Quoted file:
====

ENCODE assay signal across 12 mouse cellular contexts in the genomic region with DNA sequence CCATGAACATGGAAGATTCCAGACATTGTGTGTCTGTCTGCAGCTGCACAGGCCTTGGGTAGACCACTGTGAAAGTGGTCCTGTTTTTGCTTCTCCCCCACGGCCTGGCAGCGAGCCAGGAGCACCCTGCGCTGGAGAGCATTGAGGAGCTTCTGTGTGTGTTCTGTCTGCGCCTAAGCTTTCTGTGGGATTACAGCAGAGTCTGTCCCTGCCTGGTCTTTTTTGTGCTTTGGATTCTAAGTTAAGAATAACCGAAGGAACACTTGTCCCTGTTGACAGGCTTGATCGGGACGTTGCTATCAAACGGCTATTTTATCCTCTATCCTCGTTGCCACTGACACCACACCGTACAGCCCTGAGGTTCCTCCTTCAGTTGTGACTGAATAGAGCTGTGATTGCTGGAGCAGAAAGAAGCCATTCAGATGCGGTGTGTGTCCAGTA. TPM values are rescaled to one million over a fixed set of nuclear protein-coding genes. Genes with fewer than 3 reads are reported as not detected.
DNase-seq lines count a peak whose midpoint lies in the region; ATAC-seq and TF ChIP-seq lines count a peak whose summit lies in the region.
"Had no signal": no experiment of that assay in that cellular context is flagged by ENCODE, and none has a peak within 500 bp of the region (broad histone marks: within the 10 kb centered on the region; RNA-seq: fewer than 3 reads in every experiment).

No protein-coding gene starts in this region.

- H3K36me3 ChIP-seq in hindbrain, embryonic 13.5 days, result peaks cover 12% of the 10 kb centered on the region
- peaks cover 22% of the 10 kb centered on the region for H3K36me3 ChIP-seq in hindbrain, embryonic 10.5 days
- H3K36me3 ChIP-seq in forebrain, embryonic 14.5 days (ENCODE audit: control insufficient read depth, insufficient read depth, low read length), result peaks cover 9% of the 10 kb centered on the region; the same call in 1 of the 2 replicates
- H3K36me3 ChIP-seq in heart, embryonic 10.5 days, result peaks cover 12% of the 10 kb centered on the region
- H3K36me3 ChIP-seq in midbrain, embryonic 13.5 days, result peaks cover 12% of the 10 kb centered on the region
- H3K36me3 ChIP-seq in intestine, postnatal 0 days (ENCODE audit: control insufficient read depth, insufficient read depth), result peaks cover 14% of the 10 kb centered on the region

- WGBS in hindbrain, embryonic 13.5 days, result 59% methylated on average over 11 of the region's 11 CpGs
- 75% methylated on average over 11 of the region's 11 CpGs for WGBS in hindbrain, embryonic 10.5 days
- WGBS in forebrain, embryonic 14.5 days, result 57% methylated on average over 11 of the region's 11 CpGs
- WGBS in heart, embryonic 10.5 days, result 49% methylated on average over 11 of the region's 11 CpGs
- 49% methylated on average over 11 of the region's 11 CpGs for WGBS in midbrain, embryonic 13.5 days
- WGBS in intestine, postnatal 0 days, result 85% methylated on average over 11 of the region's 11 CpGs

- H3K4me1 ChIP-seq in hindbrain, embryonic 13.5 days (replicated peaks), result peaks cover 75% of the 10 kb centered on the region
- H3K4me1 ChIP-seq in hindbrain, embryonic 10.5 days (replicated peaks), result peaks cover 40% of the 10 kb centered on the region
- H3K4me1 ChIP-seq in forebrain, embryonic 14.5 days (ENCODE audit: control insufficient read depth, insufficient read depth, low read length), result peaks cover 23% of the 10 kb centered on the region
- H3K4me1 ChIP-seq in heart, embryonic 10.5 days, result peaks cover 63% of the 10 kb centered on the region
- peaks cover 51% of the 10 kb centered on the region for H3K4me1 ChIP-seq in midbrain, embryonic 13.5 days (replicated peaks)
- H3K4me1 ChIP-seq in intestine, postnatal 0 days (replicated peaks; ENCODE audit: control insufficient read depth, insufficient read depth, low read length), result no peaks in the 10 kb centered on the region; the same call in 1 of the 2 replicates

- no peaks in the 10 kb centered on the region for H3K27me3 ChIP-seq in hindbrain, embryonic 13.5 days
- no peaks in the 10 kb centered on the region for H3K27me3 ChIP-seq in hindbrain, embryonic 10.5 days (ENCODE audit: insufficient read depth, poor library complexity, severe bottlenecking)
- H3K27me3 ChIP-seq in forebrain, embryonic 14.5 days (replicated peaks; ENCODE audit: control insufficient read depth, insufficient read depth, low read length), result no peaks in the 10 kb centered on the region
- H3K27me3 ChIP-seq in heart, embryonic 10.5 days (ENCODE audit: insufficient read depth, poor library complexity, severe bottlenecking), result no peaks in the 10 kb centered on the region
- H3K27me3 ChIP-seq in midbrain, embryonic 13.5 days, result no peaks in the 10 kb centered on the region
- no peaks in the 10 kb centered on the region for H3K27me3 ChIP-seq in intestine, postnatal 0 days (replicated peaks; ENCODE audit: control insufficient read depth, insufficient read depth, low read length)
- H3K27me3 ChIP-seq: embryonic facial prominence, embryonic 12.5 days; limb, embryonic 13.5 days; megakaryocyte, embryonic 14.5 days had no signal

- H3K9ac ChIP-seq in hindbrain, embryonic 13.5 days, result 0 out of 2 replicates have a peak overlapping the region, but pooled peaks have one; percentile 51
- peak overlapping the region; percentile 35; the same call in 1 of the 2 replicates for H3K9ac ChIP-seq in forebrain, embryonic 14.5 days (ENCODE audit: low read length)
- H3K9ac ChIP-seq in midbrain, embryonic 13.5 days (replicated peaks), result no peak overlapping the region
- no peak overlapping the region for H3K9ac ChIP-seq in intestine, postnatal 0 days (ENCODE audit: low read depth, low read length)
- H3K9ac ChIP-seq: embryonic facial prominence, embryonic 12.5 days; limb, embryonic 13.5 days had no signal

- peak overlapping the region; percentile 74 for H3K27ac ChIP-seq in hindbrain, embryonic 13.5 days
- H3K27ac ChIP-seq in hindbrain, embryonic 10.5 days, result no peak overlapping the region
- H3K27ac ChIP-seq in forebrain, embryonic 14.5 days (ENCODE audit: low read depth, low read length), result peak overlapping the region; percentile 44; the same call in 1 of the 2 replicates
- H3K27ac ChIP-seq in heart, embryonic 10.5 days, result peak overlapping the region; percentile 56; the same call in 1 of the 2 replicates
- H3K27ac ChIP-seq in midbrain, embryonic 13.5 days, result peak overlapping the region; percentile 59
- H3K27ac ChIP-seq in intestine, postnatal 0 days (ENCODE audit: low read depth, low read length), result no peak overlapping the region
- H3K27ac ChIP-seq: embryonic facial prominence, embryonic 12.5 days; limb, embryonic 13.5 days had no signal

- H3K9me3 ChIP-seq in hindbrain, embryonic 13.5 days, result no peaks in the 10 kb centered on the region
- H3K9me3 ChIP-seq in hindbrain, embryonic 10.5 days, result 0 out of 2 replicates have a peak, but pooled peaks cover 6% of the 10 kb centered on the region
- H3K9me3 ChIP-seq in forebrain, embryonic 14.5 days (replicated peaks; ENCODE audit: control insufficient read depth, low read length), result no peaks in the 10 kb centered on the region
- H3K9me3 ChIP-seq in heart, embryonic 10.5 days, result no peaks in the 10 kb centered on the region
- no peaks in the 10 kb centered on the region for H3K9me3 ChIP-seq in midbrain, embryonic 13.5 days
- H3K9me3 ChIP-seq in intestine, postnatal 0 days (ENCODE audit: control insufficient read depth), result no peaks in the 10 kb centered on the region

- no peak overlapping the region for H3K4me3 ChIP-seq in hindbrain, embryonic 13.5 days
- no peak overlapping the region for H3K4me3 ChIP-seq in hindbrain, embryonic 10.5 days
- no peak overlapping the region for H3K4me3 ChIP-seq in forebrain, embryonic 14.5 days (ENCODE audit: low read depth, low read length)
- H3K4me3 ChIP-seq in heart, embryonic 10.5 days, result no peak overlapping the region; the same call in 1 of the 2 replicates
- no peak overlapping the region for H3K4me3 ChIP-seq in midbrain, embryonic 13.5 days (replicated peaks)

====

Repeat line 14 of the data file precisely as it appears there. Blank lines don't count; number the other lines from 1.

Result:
- WGBS in heart, embryonic 10.5 days, result 49% methylated on average over 11 of the region's 11 CpGs